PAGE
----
The families of flowering plants.
IncludingGladiolaceae Rafin., Hewardiaceae Nak., Isophysidaceae Takhtajan, Spathaceae DulacExcluding Geosiridaceae
Habit and leaf form. Herbs, or shrubs (rarely). Perennial; with a basal aggregation of leaves, or with neither basal nor terminal aggregations of leaves; rhizomatous, or cormous, or bulbaceous (a few). Helophytic to xerophytic. Leaves evergreen, or deciduous; alternate; usually distichous; flat, or terete; ‘herbaceous’, or leathery; sessile, or petiolate; sheathing. Leaf sheaths with free margins, or with joined margins (exemplified in Sisyrinchium). Leaves foetid (sometimes), or without marked odour; edgewise to the stem (commonly), or with ‘normal’ orientation (with Iris exhibiting both conditions); simple; epulvinate. Lamina entire; linear, or lanceolate; parallel-veined; without cross-venules. Leaves eligulate. Lamina margins entire. Leaves with a persistent basal meristem, and basipetal development.
General anatomy. Accumulated starch other than exclusively ‘pteridophyte type’.
Leaf anatomy. Stomata present; anomocytic.
Lamina dorsiventral, or isobilateral, or centric; with secretory cavities. Secretory cavities containing mucilage. The mesophyll not containing mucilage cells; containing calcium oxalate crystals. The mesophyll crystals solitary-prismatic. Minor leaf veins without phloem transfer cells (Iris). Vessels mostly absent.
Stem anatomy. Secretory cavities present; with mucilage. Secondary thickening absent, or anomalous (in Aristea,Klattia, Nivenia, Witsenia); when present, from a single cambial ring. Xylem without vessels (usually), or with vessels (Sisyrinchium). Vessel end-walls in Sisyrinchium, scalariform and simple (mostly simple). Sieve-tube plastids P-type; type II.
Root anatomy. Root xylem with vessels; vessel end-walls scalariform (mostly), or scalariform and simple, or simple (Sisyrinchium).
Reproductive type, pollination. Unisexual flowersabsent. Plants hermaphrodite. Floral nectaries present (mostly), or absent. Nectar secretion from the perianth (mostly, from nectaries at the tepal bases), or from the gynoecium (septal nectaries in Ixioideae). Pollination entomophilous, or ornithophilous, or anemophilous (rarely).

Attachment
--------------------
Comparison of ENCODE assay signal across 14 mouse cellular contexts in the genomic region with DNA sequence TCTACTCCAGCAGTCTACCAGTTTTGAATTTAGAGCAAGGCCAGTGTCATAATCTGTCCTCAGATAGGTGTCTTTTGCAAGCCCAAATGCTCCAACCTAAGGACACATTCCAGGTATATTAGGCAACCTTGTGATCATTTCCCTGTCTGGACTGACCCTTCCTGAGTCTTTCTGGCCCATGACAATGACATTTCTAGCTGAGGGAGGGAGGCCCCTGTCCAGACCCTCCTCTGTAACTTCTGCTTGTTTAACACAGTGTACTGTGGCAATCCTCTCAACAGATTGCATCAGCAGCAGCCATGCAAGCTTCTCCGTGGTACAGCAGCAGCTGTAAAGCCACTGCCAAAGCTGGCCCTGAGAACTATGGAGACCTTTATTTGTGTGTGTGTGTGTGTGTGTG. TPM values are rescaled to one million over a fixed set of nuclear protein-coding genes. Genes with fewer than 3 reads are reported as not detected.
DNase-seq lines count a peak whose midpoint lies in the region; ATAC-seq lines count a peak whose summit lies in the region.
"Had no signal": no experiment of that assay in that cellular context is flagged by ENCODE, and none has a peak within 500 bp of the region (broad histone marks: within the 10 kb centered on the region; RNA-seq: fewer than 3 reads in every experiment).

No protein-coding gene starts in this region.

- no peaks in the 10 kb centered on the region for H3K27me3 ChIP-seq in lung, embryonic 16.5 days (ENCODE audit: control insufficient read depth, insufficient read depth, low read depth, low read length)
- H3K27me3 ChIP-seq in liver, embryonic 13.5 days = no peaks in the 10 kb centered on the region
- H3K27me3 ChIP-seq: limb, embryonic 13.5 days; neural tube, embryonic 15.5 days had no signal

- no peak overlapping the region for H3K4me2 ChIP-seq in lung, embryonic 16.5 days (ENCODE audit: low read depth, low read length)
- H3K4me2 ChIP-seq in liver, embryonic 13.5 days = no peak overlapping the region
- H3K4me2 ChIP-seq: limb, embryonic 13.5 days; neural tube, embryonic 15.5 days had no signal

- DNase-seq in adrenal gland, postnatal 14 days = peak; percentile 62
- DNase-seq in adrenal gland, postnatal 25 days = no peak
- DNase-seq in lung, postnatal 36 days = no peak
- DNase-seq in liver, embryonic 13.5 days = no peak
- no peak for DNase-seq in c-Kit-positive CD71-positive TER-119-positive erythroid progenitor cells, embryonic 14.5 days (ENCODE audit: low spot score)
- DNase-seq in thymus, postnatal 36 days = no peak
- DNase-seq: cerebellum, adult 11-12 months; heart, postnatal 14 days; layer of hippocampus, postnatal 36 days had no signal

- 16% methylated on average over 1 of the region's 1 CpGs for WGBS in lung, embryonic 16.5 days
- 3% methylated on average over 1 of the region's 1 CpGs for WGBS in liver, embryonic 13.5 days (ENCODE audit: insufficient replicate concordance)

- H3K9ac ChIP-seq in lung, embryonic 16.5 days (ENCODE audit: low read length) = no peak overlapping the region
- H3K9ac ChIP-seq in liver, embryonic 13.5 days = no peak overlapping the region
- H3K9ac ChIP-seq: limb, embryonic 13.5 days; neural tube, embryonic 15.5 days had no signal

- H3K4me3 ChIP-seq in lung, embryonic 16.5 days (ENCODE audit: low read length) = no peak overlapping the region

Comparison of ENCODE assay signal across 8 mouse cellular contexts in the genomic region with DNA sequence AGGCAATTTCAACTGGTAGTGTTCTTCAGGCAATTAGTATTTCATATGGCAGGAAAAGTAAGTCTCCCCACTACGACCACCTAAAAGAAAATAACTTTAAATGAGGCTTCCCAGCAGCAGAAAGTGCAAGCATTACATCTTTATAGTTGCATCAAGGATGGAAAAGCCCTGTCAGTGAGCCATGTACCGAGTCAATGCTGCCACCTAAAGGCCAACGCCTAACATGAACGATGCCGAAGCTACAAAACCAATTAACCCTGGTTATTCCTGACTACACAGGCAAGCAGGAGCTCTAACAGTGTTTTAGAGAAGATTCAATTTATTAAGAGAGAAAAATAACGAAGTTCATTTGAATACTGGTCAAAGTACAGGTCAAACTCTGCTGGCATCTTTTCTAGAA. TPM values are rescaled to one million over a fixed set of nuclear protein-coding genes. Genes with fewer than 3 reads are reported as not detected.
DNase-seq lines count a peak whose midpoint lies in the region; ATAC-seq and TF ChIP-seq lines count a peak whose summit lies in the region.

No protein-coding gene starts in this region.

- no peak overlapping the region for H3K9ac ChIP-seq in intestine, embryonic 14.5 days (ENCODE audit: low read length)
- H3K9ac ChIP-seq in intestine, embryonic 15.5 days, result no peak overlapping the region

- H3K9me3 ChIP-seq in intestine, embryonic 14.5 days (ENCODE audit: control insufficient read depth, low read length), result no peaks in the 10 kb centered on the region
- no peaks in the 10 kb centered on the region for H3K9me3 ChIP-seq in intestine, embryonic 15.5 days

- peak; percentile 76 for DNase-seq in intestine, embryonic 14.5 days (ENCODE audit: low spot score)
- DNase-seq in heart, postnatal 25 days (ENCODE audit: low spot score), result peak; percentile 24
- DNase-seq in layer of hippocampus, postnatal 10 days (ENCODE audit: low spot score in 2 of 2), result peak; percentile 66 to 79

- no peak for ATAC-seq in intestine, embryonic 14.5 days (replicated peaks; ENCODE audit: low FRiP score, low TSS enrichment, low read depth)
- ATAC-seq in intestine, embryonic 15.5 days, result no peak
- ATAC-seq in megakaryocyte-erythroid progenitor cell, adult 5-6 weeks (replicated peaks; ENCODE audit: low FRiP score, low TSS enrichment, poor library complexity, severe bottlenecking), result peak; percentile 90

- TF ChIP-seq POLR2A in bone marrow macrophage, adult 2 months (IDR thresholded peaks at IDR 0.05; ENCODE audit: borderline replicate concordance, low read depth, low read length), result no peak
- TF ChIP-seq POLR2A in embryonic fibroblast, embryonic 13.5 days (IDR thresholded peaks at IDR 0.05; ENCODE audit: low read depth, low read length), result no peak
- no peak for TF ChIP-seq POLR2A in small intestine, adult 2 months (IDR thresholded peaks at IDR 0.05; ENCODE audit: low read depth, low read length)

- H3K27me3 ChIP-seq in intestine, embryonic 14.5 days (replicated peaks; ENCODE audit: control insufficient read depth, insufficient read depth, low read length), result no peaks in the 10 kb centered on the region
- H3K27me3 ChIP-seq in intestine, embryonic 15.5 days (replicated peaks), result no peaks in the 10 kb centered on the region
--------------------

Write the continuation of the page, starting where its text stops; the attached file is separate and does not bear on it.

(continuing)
Inflorescence, floral, fruit and seed morphology. Flowers solitary, or aggregated in ‘inflorescences’; in panicles, in cymes, in spikes, in umbels, and in corymbs. The ultimate inflorescence unit (when more than one-flowered) cymose, or racemose. Inflorescences nearly always scapiflorous (but some with the inflorescence reduced to a single, almost sessile flower); terminal; panicles, thyrses, cymes, spikes — often hard to interpret; spatheate (via one or two expanded, bladeless sheaths). Flowers bracteate; small to large; regular to very irregular; when irregular, zygomorphic; 3 merous; cyclic; tetracyclic (usually). Perigone tube present (long or short).
Perianthof ‘tepals’; 6; joined; 2 whorled; isomerous; petaloid; without spots, or spotted (commonly); similar in the two whorls, or different in the two whorls (the inner sometimes much smaller); white, or yellow, or red, or purple, or violet, or blue (or blue-green).
Androecium(2–)3. Androecial members free of the perianth, or adnate (to the perianth tube); free of one another, or coherent (the filaments often united into a basal tube); when united, 1 adelphous; 1 whorled (representing the outer whorl). Androecium exclusively of fertile stamens. Stamens (2–)3; reduced in number relative to the adjacent perianth to isomerous with the perianth; alterniperianthial (opposite the outer perianth lobes). Anthers separate from one another (usually), or cohering (sometimes, e.g. Homeria spp); basifixed; dehiscing via longitudinal slits; extrorse. The endothecial thickenings spiral. Microsporogenesis simultaneous. The initial microspore tetrads tetrahedral, or isobilateral. Pollen grains aperturate (usually), or nonaperturate; 1 aperturate (usually), or 2 aperturate; sulcate (usually), or spiraperturate, or sulculate (Tia); 2-celled (in 9 genera).